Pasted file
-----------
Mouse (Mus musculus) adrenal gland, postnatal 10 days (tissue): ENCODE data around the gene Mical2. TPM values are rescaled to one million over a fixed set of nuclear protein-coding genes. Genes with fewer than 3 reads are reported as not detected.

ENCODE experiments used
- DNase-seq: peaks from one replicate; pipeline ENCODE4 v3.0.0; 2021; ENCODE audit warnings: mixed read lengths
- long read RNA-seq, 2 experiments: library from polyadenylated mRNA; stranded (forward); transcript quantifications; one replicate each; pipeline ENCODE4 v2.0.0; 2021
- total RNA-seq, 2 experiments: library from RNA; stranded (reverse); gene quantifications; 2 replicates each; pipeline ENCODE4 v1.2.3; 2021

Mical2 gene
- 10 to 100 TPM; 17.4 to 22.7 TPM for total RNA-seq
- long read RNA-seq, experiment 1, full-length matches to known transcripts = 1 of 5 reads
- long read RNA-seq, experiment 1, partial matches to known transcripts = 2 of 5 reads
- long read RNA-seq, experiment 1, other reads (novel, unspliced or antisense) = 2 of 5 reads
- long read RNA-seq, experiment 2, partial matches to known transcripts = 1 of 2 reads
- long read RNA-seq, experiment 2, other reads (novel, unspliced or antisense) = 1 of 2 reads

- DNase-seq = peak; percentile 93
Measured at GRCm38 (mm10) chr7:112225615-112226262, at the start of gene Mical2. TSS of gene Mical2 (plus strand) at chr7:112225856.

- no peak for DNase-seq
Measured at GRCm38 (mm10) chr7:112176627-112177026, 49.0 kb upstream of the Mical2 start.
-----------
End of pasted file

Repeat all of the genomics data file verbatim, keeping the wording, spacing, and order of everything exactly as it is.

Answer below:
Mouse (Mus musculus) adrenal gland, postnatal 10 days (tissue): ENCODE data around the gene Mical2. TPM values are rescaled to one million over a fixed set of nuclear protein-coding genes. Genes with fewer than 3 reads are reported as not detected.

ENCODE experiments used
- DNase-seq: peaks from one replicate; pipeline ENCODE4 v3.0.0; 2021; ENCODE audit warnings: mixed read lengths
- long read RNA-seq, 2 experiments: library from polyadenylated mRNA; stranded (forward); transcript quantifications; one replicate each; pipeline ENCODE4 v2.0.0; 2021
- total RNA-seq, 2 experiments: library from RNA; stranded (reverse); gene quantifications; 2 replicates each; pipeline ENCODE4 v1.2.3; 2021

Mical2 gene
- 10 to 100 TPM; 17.4 to 22.7 TPM for total RNA-seq
- long read RNA-seq, experiment 1, full-length matches to known transcripts = 1 of 5 reads
- long read RNA-seq, experiment 1, partial matches to known transcripts = 2 of 5 reads
- long read RNA-seq, experiment 1, other reads (novel, unspliced or antisense) = 2 of 5 reads
- long read RNA-seq, experiment 2, partial matches to known transcripts = 1 of 2 reads
- long read RNA-seq, experiment 2, other reads (novel, unspliced or antisense) = 1 of 2 reads

- DNase-seq = peak; percentile 93
Measured at GRCm38 (mm10) chr7:112225615-112226262, at the start of gene Mical2. TSS of gene Mical2 (plus strand) at chr7:112225856.

- no peak for DNase-seq
Measured at GRCm38 (mm10) chr7:112176627-112177026, 49.0 kb upstream of the Mical2 start.